With startups you always deal with financing: Trying to raise capital, applying for grants and loans, watching your burn rate and so on. Considering how strongly the financial resources are present in running a startup, it is surprising how little attention is paid on how much of the capital is tied up in working capital requirements.
Why would you have one months expenses worth of funds being tied up in working capital when those could be used to grow your business?
Optimizing your working capital can free significant funds that can be used to grow your business. Just having all the months expenses at the beginning of the month and incomes at the end of the month ties one month’s expenses worth of funds into working capital. Think about how much effort it would take from you to raise the corresponding amount from the investors!
Accelerating or decelerating growth?
Also, having a working capital requiring business will slow down your growth: Instead of investing 100% of the profits into growing the business, a part of profits needs to be used to cover the increased working capital requirements. On the other hand, running your business with negative working capital (yes, that is possible) accelerates your growth even further.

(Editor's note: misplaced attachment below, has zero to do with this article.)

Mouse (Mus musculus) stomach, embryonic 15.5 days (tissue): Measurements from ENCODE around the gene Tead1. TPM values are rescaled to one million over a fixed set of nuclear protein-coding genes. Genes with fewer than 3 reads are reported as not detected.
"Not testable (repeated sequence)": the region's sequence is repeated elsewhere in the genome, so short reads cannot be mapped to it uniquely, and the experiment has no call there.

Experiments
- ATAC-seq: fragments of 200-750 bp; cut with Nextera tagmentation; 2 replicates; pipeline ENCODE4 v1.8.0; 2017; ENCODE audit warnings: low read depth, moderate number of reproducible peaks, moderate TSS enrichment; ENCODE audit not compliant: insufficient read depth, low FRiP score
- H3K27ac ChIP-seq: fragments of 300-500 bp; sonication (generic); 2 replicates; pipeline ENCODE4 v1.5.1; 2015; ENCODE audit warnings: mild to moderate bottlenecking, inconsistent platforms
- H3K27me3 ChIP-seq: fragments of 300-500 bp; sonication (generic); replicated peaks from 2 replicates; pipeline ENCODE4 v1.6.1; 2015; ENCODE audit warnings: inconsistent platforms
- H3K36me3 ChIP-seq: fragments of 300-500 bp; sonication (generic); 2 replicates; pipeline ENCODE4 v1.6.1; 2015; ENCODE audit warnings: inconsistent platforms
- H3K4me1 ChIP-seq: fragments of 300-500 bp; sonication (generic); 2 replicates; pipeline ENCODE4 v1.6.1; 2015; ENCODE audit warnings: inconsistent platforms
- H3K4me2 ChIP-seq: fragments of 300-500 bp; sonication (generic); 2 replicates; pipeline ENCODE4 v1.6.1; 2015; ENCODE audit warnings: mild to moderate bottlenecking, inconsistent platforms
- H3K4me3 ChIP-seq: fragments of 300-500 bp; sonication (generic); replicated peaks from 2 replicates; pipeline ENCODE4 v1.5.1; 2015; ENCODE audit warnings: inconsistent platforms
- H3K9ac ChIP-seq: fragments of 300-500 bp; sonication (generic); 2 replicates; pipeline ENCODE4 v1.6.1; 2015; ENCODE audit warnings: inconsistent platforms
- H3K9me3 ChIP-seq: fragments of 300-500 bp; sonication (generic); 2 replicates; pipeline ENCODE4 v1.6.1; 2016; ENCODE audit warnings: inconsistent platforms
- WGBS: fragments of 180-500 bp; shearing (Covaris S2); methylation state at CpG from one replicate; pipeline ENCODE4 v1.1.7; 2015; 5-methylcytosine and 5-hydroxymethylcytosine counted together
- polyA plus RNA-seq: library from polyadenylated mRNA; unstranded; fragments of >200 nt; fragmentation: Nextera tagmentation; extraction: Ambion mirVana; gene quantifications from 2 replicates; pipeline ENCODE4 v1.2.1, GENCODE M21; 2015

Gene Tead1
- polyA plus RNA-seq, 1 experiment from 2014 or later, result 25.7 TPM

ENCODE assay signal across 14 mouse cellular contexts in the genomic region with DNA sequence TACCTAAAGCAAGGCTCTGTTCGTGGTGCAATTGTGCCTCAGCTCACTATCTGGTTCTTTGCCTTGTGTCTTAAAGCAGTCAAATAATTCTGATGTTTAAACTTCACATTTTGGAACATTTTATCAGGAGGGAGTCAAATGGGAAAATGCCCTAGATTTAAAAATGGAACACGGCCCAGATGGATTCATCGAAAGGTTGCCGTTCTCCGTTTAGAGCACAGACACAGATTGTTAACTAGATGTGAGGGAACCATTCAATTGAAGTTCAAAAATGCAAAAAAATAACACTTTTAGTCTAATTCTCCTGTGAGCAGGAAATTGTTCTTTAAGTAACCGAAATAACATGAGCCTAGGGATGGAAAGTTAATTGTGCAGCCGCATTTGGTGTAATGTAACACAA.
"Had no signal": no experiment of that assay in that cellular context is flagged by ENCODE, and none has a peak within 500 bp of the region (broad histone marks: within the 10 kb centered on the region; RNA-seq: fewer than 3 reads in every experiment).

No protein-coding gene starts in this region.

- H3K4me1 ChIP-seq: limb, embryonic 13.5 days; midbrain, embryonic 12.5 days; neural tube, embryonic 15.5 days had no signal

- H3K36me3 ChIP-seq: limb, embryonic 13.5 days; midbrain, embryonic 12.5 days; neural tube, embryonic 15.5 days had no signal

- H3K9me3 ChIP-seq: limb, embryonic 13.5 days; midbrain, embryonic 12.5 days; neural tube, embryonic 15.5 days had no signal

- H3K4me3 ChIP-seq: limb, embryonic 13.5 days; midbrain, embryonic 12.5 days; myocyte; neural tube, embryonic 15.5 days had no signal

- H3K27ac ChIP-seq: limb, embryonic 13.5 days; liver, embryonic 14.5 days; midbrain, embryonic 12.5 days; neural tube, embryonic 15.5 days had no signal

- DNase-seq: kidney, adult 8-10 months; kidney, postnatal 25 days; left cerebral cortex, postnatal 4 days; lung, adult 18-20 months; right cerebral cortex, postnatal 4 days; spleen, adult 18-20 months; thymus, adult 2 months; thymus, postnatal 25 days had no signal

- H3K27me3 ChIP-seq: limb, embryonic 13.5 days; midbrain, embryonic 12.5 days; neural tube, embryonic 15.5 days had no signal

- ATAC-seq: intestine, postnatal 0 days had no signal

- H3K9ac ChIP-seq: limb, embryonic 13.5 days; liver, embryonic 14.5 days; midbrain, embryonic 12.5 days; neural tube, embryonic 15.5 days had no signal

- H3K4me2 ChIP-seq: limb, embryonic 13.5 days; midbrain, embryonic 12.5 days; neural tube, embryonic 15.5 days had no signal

Optimizing working capital
In short, you need to things to optimize your working capital:
Accelerate cash flow in as much as possible
Delay cash flow out as much as possible
The optimization should be done in two dimensions: within month and within year. To do this, you need to check
Where your cash is coming from;
Where is it going; and
What things are in your control relating.
You can accelerate cash in by e.g. invoicing earlier and using shorter payment terms; advance payments can be cool too. Delaying expenses can be done by e.g. paying salaries at the end of the month, agreeing supplier delivery and invoicing dates that suit your business cycle and so on. These are case by case items and depend a lot about your business and operations, but usually you can find something in the following areas.
Cash in (income and collection of receivables)
Customer payment terms
Collection procedures and factoring
Cash out (expenses and payment of liabilities)
Salary payment date
Supplier payment terms
Pension payment plan